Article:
The 4th is a 355 yarder and a perfect continuation of the themes of its’ predecessor. There is a safe shot with a 5 iron off the tee or a bolder shot over sand on the left, which I imagine longer hitters will likely challenge the green under the right conditions. Wildness with the driver could also bring the barranca into play, as it continues to snake its’ way up to the right side of the smallish and brilliantly shaped green. Connectivity between design elements throughout the course is a theme that runs throughout the design of King-Collins well-known Sweetens Cove Golf Club. It is obviously once again a key design goal at Landmand
It is tempting to describe every hole at Landmand in detail, but I will focus on my favorite sequences of holes. Every hole laid out on the property ranges from good to great. One of my basic litmus tests of the quality of a golf course is whether or not the golfer can truly remember every hole after playing it for the first time. After walking a 65% completed Landmand GC, I could recall every single hole. I have had this experience before at places like Cruden Bay, Dunaverty, Ballybunion, Royal County Down and others, but it is the exception rather than the rule. To have it occur on a course that is mostly still dirt and Missouri River sand is somewhat remarkable. I replayed the course in my head the entire way back to Alabama the following day.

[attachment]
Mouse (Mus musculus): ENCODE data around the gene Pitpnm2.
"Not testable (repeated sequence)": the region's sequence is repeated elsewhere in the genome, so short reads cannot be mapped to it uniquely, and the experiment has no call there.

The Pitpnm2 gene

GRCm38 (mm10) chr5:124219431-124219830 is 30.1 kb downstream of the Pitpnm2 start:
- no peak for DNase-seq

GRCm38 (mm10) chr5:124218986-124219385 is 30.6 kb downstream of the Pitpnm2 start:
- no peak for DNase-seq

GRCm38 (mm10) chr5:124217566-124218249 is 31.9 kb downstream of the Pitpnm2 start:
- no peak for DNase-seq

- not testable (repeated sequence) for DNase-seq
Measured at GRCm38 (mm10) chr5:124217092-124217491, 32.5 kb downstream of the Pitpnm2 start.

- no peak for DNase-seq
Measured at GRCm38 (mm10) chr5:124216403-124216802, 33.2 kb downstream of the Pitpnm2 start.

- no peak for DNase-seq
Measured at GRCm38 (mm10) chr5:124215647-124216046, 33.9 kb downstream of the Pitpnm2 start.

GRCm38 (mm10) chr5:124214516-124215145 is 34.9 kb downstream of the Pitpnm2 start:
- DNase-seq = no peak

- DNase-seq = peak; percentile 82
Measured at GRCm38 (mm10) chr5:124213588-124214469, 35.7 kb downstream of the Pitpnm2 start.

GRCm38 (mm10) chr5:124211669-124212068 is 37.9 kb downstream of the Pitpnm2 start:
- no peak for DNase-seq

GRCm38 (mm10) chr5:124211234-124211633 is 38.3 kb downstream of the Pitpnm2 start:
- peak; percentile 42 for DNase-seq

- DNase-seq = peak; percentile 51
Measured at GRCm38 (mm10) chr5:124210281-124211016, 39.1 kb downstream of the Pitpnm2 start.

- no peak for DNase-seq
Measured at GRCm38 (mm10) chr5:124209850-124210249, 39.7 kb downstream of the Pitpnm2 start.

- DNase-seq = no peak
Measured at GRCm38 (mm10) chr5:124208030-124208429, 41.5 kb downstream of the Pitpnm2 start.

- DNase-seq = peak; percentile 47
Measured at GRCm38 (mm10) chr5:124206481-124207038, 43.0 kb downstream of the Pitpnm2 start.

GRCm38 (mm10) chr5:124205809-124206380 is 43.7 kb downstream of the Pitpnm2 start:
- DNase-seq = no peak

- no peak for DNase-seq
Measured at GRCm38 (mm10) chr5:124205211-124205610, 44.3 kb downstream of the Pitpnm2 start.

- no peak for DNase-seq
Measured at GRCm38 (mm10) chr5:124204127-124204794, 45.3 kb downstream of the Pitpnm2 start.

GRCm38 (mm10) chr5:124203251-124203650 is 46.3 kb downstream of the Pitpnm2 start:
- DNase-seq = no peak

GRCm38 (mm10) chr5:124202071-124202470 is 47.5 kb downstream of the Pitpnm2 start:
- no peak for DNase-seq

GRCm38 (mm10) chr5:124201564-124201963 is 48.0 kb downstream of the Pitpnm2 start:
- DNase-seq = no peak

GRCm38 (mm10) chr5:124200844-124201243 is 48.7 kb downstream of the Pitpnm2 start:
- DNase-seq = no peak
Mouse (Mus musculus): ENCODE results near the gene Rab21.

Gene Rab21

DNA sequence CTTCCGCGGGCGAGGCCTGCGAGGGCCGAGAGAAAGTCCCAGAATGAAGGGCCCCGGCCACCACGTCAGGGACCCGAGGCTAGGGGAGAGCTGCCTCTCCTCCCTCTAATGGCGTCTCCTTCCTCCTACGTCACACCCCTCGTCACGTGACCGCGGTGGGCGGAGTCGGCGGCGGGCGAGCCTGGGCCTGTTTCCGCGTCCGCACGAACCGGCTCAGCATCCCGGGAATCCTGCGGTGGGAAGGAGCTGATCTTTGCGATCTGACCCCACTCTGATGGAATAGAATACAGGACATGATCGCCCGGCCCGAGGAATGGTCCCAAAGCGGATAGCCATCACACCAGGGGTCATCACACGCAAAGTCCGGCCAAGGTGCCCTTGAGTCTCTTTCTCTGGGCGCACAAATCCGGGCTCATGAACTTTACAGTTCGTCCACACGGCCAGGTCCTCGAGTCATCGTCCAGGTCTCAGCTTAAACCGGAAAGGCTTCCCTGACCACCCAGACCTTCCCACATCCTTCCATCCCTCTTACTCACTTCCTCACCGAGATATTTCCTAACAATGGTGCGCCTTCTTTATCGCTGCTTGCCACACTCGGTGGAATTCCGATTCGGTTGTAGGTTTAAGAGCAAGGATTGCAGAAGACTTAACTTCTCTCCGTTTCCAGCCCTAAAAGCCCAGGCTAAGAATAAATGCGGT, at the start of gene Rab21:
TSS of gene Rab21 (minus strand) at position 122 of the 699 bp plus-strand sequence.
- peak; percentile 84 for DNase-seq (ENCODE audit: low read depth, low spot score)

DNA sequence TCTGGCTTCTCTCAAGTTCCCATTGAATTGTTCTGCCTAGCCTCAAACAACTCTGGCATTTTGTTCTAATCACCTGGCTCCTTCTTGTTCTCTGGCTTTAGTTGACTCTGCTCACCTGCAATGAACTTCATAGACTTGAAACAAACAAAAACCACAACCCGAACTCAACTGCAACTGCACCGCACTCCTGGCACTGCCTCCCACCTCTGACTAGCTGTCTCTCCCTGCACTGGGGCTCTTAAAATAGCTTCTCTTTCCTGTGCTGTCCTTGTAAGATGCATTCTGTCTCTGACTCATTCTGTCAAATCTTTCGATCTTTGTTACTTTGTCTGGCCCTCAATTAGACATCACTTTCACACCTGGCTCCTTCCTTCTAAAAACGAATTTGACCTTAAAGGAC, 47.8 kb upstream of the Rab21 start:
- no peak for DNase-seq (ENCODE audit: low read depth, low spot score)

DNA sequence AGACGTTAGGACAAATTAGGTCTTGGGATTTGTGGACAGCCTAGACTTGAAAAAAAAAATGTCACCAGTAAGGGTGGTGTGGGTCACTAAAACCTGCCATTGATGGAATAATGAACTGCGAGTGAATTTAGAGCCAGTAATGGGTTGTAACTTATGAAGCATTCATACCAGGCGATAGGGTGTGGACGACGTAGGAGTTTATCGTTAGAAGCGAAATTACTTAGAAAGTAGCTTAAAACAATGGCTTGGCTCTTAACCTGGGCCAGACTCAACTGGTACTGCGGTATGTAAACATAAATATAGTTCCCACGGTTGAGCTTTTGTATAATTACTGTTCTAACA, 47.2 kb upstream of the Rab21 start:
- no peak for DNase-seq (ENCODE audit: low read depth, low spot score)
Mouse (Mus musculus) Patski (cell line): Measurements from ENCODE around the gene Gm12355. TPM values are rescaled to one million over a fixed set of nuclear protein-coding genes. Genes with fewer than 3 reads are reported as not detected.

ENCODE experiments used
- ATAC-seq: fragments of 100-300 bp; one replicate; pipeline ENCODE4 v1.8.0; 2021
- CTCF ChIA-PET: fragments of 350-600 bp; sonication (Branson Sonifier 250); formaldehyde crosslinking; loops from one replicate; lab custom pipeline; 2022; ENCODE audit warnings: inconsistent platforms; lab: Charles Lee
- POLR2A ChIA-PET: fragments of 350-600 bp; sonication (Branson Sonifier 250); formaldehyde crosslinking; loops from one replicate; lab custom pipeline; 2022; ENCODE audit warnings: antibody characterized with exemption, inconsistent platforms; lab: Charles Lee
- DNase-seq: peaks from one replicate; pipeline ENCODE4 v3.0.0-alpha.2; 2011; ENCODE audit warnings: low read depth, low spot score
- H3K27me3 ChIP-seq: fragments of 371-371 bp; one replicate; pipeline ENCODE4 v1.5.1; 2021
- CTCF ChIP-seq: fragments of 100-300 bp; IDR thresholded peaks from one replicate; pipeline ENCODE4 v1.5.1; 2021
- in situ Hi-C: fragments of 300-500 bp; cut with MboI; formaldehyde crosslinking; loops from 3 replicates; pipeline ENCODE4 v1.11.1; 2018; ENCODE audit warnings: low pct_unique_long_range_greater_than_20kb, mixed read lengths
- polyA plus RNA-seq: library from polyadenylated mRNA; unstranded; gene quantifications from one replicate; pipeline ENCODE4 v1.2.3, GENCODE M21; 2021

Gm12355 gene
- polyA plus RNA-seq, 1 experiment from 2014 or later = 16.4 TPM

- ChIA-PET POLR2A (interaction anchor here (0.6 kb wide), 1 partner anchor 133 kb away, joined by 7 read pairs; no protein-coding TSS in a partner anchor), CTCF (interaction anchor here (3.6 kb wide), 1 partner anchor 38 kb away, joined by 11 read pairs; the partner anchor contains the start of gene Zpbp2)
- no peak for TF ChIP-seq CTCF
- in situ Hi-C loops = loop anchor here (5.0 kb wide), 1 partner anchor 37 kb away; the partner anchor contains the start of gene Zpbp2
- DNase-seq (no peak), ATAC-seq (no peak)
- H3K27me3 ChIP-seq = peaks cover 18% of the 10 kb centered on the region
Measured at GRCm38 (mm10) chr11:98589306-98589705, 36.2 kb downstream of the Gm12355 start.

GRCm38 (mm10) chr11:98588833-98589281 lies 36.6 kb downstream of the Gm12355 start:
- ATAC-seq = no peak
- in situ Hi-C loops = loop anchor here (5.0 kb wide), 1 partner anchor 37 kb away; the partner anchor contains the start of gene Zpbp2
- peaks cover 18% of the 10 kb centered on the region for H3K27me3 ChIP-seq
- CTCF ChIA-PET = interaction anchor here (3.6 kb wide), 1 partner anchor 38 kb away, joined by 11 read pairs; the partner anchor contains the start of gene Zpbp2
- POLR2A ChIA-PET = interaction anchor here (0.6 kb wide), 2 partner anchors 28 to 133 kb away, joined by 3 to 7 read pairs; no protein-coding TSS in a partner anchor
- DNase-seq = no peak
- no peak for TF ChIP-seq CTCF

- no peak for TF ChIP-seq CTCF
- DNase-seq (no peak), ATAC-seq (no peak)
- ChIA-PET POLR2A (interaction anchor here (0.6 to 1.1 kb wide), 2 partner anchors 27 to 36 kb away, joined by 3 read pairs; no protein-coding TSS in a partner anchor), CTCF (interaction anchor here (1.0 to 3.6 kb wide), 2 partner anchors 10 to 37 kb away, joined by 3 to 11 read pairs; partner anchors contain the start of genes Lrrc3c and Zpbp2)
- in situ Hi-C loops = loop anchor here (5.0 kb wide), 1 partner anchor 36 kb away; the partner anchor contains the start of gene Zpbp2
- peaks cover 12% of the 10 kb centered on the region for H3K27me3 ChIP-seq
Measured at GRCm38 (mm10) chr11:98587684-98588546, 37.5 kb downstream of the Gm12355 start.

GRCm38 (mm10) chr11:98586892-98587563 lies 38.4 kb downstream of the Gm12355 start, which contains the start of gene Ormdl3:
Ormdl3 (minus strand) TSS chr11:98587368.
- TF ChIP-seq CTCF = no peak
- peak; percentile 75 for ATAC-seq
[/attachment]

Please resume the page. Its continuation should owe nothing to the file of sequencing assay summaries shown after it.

The sequence of holes starting with the 7th and extending through the 10th is brilliant, all the moreso because the 9th and 10th fall outside of the Loess formations and on the exponentially flatter agricultural ground. Following the practice of Old Tom Morris and James Braid, the basic routing did not take long. “We basically routed this place in a day. We knew where the clubhouse was going to be. We got it all done and the next thing you know we only had 16 holes. We called Will (the owner) and asked him if he owned these corn fields at the southern end of the property. He said ‘yeah, I do”. We asked him if we could put a little golf out there and he said, “sure”, says King.
We were joined on our walk by the owner Will Andersen and 2 of his friends for the start of “Corn Field Corner,” although the 7th and 8th holes are situated in the more theatrical topography. A beautifully shaped 310 yard par 4 with a gathering green site, the 7th will yield birdies and double bogeys in equal measure. Much like the 3rd and 4th, the 8th hole fits perfectly with its’ precursor. A downhill 110 yard par 3 with a smallish green, it invites the golfer to punch a knockdown 8 iron down the slope to the flag. In the strongest wind, that may be the only shot. “It could be the hardest 110 yard shot in golf”, says Collins. This is the essence of golf fun.